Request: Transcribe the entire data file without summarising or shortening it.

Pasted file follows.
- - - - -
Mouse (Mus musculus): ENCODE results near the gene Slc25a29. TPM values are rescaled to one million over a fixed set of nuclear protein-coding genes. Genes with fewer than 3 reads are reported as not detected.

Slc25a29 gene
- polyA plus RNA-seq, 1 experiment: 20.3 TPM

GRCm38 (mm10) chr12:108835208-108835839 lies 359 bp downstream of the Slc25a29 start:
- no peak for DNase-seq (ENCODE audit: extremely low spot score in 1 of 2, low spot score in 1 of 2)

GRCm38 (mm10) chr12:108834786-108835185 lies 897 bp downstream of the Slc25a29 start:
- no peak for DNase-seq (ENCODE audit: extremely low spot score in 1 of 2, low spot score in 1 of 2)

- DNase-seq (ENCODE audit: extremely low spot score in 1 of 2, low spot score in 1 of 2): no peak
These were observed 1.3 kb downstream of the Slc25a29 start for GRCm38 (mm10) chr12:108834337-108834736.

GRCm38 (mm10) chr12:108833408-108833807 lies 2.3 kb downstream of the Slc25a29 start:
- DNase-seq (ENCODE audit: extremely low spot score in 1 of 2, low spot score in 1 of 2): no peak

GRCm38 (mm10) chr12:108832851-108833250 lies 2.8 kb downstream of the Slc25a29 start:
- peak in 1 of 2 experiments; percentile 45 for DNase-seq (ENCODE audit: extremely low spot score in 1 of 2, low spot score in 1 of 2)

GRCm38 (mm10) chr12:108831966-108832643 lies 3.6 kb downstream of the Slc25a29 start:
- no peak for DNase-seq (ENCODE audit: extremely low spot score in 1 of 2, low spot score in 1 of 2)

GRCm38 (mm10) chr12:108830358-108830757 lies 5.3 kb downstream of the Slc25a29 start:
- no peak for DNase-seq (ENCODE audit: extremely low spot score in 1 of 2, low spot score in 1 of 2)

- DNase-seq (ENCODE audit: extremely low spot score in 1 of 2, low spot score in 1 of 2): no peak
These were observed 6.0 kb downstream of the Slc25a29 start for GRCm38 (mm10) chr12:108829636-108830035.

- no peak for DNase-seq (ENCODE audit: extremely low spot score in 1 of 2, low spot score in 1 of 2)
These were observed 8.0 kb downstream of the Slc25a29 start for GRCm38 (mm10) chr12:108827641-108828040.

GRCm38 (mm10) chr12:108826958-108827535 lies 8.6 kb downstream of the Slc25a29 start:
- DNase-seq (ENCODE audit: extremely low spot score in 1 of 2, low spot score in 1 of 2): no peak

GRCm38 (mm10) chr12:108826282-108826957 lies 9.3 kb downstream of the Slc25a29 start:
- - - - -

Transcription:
Mouse (Mus musculus): ENCODE results near the gene Slc25a29. TPM values are rescaled to one million over a fixed set of nuclear protein-coding genes. Genes with fewer than 3 reads are reported as not detected.

Slc25a29 gene
- polyA plus RNA-seq, 1 experiment: 20.3 TPM

GRCm38 (mm10) chr12:108835208-108835839 lies 359 bp downstream of the Slc25a29 start:
- no peak for DNase-seq (ENCODE audit: extremely low spot score in 1 of 2, low spot score in 1 of 2)

GRCm38 (mm10) chr12:108834786-108835185 lies 897 bp downstream of the Slc25a29 start:
- no peak for DNase-seq (ENCODE audit: extremely low spot score in 1 of 2, low spot score in 1 of 2)

- DNase-seq (ENCODE audit: extremely low spot score in 1 of 2, low spot score in 1 of 2): no peak
These were observed 1.3 kb downstream of the Slc25a29 start for GRCm38 (mm10) chr12:108834337-108834736.

GRCm38 (mm10) chr12:108833408-108833807 lies 2.3 kb downstream of the Slc25a29 start:
- DNase-seq (ENCODE audit: extremely low spot score in 1 of 2, low spot score in 1 of 2): no peak

GRCm38 (mm10) chr12:108832851-108833250 lies 2.8 kb downstream of the Slc25a29 start:
- peak in 1 of 2 experiments; percentile 45 for DNase-seq (ENCODE audit: extremely low spot score in 1 of 2, low spot score in 1 of 2)

GRCm38 (mm10) chr12:108831966-108832643 lies 3.6 kb downstream of the Slc25a29 start:
- no peak for DNase-seq (ENCODE audit: extremely low spot score in 1 of 2, low spot score in 1 of 2)

GRCm38 (mm10) chr12:108830358-108830757 lies 5.3 kb downstream of the Slc25a29 start:
- no peak for DNase-seq (ENCODE audit: extremely low spot score in 1 of 2, low spot score in 1 of 2)

- DNase-seq (ENCODE audit: extremely low spot score in 1 of 2, low spot score in 1 of 2): no peak
These were observed 6.0 kb downstream of the Slc25a29 start for GRCm38 (mm10) chr12:108829636-108830035.

- no peak for DNase-seq (ENCODE audit: extremely low spot score in 1 of 2, low spot score in 1 of 2)
These were observed 8.0 kb downstream of the Slc25a29 start for GRCm38 (mm10) chr12:108827641-108828040.

GRCm38 (mm10) chr12:108826958-108827535 lies 8.6 kb downstream of the Slc25a29 start:
- DNase-seq (ENCODE audit: extremely low spot score in 1 of 2, low spot score in 1 of 2): no peak

GRCm38 (mm10) chr12:108826282-108826957 lies 9.3 kb downstream of the Slc25a29 start: